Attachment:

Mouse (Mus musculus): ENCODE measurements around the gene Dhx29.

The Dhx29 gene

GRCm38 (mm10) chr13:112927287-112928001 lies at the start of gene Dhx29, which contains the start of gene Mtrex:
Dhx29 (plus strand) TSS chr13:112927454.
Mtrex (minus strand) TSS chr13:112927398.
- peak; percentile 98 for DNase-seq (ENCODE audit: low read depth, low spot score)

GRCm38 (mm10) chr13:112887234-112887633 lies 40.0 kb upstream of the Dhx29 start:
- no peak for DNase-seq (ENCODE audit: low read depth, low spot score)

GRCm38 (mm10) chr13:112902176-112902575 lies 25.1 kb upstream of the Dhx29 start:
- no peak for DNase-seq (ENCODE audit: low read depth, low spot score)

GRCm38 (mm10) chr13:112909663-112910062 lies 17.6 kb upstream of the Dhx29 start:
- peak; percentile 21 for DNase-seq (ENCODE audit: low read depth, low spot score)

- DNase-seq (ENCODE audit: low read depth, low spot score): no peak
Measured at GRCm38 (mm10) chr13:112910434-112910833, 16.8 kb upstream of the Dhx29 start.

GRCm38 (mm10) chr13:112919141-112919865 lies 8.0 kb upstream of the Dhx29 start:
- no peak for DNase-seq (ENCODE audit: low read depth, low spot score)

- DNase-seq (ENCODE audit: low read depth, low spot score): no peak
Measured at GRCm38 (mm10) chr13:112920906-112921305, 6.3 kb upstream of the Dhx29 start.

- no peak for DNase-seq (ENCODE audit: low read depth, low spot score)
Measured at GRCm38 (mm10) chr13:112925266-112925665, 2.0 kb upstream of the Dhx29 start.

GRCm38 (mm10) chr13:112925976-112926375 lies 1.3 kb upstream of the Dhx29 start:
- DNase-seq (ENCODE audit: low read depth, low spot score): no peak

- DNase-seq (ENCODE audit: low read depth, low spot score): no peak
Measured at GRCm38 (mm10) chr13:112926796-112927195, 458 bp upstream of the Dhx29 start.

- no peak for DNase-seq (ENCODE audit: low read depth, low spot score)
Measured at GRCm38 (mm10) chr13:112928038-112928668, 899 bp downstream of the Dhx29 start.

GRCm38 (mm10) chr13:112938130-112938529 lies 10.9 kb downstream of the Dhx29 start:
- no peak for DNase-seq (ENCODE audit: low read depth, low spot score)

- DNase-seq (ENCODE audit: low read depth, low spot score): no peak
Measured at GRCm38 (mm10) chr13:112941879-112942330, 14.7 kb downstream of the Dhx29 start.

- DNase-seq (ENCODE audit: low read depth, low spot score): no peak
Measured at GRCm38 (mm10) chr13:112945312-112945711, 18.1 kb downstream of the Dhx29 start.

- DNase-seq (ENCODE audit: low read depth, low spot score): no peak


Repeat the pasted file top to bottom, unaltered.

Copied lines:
Mouse (Mus musculus): ENCODE measurements around the gene Dhx29.

The Dhx29 gene

GRCm38 (mm10) chr13:112927287-112928001 lies at the start of gene Dhx29, which contains the start of gene Mtrex:
Dhx29 (plus strand) TSS chr13:112927454.
Mtrex (minus strand) TSS chr13:112927398.
- peak; percentile 98 for DNase-seq (ENCODE audit: low read depth, low spot score)

GRCm38 (mm10) chr13:112887234-112887633 lies 40.0 kb upstream of the Dhx29 start:
- no peak for DNase-seq (ENCODE audit: low read depth, low spot score)

GRCm38 (mm10) chr13:112902176-112902575 lies 25.1 kb upstream of the Dhx29 start:
- no peak for DNase-seq (ENCODE audit: low read depth, low spot score)

GRCm38 (mm10) chr13:112909663-112910062 lies 17.6 kb upstream of the Dhx29 start:
- peak; percentile 21 for DNase-seq (ENCODE audit: low read depth, low spot score)

- DNase-seq (ENCODE audit: low read depth, low spot score): no peak
Measured at GRCm38 (mm10) chr13:112910434-112910833, 16.8 kb upstream of the Dhx29 start.

GRCm38 (mm10) chr13:112919141-112919865 lies 8.0 kb upstream of the Dhx29 start:
- no peak for DNase-seq (ENCODE audit: low read depth, low spot score)

- DNase-seq (ENCODE audit: low read depth, low spot score): no peak
Measured at GRCm38 (mm10) chr13:112920906-112921305, 6.3 kb upstream of the Dhx29 start.

- no peak for DNase-seq (ENCODE audit: low read depth, low spot score)
Measured at GRCm38 (mm10) chr13:112925266-112925665, 2.0 kb upstream of the Dhx29 start.

GRCm38 (mm10) chr13:112925976-112926375 lies 1.3 kb upstream of the Dhx29 start:
- DNase-seq (ENCODE audit: low read depth, low spot score): no peak

- DNase-seq (ENCODE audit: low read depth, low spot score): no peak
Measured at GRCm38 (mm10) chr13:112926796-112927195, 458 bp upstream of the Dhx29 start.

- no peak for DNase-seq (ENCODE audit: low read depth, low spot score)
Measured at GRCm38 (mm10) chr13:112928038-112928668, 899 bp downstream of the Dhx29 start.

GRCm38 (mm10) chr13:112938130-112938529 lies 10.9 kb downstream of the Dhx29 start:
- no peak for DNase-seq (ENCODE audit: low read depth, low spot score)

- DNase-seq (ENCODE audit: low read depth, low spot score): no peak
Measured at GRCm38 (mm10) chr13:112941879-112942330, 14.7 kb downstream of the Dhx29 start.

- DNase-seq (ENCODE audit: low read depth, low spot score): no peak
Measured at GRCm38 (mm10) chr13:112945312-112945711, 18.1 kb downstream of the Dhx29 start.

- DNase-seq (ENCODE audit: low read depth, low spot score): no peak